What Causes Klinefelter Syndrome?

What Causes Klinefelter Syndrome?

Klinefelter syndrome is a genetic disorder in which a boy is born with an extra copy of the X chromosome. Men with Klinefelter syndrome have XXY chromosome in their cells instead of XY chromosome. Low muscle tone, low testosterone, small testicles, large breast tissues, mild dyslexia, etc. are some of the symptoms of this sex chromosomal disorder. Many men who have this disorder do not realize it until adulthood when they face issues due to infertility.

In this article, we will discuss what causes Klinefelter syndrome.

Klinefelter Syndrome Causes

An extra copy of X chromosome can occur due to nondisjunction of sex chromosomes. Every individual has 46 chromosomes that include two sex chromosomes, X and Y. Men have one X and one Y chromosome. Men inherit the X chromosome from their mother and the Y chromosome from their father. In the case of KIinefelter, men inherit an extra X chromosome from either of the parents.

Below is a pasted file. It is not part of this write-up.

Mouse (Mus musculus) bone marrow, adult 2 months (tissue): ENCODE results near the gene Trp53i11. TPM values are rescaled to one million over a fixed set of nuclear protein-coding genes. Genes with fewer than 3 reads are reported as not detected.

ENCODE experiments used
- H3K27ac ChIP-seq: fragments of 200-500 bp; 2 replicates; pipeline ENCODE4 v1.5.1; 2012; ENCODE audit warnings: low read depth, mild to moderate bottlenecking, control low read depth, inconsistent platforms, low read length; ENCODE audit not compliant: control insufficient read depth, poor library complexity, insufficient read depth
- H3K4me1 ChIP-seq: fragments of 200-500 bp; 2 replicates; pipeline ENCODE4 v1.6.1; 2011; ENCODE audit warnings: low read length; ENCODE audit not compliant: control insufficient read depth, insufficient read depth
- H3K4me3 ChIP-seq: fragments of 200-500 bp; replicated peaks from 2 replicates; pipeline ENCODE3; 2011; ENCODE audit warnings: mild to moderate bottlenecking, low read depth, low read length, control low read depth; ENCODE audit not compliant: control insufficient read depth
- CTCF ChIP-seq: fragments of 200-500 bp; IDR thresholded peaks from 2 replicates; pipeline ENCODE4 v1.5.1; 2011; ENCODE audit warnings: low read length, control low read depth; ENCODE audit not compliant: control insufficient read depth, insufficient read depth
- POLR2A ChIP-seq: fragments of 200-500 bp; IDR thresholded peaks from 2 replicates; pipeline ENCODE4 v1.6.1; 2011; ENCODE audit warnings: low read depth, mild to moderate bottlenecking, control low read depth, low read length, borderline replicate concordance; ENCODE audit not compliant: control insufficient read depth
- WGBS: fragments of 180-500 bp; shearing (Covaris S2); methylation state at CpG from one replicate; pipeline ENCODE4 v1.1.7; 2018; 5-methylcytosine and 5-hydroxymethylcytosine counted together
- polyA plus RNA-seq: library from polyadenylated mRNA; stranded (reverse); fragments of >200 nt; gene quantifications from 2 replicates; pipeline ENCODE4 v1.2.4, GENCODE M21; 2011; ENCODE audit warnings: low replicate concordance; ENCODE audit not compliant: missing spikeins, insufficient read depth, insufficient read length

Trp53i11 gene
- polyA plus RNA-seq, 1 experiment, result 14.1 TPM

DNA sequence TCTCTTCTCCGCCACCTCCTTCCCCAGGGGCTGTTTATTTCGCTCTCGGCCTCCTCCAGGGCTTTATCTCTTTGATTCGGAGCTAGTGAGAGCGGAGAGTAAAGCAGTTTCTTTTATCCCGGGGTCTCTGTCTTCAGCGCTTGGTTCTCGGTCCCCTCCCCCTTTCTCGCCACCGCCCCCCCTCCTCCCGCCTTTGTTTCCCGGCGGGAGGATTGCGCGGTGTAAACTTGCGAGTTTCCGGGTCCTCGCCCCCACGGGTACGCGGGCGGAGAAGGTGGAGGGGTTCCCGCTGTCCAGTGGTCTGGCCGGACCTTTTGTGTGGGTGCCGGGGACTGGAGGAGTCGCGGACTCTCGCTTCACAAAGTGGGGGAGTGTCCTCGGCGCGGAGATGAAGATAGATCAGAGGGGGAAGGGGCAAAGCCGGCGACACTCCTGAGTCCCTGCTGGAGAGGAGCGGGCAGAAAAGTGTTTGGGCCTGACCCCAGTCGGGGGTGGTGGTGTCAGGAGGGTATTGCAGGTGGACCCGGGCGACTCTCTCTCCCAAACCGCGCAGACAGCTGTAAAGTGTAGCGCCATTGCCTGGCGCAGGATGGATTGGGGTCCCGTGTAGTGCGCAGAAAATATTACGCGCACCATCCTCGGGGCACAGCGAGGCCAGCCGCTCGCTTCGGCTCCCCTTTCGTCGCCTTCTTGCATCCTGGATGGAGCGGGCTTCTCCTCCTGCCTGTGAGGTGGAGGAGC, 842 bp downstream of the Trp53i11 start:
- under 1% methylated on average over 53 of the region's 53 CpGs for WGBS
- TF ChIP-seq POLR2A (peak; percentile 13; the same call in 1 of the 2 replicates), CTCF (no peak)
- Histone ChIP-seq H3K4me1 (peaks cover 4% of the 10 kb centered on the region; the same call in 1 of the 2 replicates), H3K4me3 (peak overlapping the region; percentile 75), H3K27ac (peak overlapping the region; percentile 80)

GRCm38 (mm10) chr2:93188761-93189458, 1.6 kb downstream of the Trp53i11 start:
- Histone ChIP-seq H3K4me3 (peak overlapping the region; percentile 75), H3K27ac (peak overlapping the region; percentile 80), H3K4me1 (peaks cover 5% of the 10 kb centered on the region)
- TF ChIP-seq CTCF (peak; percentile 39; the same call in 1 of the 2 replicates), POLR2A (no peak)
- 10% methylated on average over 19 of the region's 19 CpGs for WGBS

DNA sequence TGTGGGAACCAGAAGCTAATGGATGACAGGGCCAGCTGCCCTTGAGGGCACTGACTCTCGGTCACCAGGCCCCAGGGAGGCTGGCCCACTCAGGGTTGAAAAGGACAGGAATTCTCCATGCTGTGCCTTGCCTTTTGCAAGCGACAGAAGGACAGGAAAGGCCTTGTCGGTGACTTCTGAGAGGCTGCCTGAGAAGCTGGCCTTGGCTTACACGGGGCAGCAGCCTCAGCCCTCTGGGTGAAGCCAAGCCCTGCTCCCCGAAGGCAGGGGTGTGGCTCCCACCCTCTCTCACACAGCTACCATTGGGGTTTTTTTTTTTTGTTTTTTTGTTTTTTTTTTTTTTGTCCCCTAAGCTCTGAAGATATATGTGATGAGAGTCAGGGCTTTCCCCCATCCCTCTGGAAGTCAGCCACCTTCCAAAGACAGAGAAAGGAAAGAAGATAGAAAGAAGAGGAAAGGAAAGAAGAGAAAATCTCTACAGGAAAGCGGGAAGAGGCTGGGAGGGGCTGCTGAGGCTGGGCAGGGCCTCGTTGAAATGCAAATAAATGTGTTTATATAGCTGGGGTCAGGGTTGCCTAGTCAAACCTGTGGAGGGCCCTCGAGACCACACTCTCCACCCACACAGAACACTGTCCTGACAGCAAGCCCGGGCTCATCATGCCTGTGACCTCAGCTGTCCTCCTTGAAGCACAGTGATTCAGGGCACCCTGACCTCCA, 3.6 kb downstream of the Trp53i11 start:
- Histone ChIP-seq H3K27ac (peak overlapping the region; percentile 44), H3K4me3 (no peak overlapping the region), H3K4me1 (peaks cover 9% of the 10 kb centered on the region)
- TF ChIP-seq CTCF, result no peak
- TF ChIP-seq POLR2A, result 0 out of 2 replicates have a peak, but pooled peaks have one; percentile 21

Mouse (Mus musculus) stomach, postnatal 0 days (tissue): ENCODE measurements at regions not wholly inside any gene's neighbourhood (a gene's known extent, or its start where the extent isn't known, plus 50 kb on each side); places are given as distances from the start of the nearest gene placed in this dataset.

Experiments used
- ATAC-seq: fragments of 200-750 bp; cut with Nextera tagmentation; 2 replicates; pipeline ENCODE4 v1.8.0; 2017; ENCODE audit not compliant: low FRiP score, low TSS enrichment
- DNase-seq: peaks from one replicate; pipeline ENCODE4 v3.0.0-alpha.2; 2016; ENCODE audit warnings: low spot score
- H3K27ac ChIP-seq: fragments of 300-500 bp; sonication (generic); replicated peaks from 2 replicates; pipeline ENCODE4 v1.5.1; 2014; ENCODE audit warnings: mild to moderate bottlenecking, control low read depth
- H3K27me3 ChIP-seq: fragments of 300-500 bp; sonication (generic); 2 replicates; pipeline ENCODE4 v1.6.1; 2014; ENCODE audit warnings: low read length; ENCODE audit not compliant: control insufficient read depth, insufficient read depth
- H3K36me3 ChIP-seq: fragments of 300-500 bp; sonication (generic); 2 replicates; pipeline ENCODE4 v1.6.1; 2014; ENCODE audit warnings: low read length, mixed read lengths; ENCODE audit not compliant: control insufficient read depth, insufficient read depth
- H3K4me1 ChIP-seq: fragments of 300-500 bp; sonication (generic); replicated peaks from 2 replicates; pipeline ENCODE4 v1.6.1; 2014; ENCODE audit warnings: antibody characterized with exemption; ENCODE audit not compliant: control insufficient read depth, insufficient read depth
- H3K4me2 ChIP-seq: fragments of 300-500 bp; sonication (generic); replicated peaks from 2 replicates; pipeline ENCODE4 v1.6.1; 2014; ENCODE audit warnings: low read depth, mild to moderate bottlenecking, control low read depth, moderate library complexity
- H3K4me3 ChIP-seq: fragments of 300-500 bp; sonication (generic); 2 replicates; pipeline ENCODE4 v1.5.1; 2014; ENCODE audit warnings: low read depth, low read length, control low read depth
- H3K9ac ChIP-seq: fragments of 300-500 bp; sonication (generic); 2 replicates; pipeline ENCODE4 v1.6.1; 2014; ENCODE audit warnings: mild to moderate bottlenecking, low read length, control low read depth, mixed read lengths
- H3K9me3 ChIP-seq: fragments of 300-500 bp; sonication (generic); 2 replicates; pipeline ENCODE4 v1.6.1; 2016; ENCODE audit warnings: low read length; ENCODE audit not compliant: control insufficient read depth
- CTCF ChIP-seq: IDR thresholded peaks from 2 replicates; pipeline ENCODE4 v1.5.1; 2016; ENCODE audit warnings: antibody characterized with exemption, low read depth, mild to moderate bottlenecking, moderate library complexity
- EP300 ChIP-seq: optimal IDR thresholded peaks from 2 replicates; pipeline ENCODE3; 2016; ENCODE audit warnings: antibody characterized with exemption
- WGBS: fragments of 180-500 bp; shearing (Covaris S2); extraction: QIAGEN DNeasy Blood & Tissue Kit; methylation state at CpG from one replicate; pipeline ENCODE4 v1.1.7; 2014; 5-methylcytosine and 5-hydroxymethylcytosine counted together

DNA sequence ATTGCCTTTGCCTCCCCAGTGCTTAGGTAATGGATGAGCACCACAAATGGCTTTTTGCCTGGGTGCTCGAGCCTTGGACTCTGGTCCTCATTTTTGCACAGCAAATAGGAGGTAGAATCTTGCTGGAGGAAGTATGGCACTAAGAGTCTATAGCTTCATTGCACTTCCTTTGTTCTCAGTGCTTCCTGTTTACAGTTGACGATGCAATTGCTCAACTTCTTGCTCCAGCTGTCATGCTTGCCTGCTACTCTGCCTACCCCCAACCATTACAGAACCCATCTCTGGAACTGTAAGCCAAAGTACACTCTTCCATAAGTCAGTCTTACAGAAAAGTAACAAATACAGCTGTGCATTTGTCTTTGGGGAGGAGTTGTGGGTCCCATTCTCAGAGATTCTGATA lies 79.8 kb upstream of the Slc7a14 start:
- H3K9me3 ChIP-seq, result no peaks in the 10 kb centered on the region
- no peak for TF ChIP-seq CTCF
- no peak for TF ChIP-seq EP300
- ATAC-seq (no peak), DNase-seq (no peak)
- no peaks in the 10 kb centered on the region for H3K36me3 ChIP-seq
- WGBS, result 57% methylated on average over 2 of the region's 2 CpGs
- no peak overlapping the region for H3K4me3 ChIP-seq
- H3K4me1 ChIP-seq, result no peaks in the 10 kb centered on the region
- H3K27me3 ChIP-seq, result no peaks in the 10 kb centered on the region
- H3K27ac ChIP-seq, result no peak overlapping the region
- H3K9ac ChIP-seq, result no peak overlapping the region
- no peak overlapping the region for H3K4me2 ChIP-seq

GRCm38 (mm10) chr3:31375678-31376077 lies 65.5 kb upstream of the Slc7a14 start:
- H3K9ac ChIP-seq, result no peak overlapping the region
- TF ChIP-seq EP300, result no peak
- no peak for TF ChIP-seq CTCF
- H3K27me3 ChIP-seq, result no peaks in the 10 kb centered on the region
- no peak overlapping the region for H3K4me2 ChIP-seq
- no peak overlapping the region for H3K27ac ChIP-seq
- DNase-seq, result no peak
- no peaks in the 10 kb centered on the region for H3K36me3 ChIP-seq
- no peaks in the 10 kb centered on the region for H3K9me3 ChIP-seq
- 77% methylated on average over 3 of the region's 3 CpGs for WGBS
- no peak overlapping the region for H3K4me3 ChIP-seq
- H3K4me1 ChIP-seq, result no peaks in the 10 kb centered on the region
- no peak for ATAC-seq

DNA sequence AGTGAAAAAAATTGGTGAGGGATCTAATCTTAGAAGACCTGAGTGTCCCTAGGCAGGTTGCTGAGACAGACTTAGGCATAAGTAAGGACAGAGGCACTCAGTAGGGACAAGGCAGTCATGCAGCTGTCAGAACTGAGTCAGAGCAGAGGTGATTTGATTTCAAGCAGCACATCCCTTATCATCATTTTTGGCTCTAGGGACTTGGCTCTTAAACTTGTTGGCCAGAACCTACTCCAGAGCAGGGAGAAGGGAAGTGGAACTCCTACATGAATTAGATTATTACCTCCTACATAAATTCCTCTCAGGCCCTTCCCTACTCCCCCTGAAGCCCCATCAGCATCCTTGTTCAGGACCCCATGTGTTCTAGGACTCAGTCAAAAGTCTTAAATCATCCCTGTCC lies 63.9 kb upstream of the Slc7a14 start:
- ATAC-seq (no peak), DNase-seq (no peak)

This is thought to be caused due to the failure of chromosome separation or nondisjunction during the egg or sperm formation in the parent. If the gamete with the extra X chromosome happens to fuse with the normal gamete, then the embryo may inherit this extra sex chromosome. Women who conceive after the age of 35 have higher chances of having a boy with this rare genetic disorder.

Some men have this extra copy of the X chromosome in each cell of their body. While others have it in some of their cells, which is known as the mosaic Klinefelter syndrome.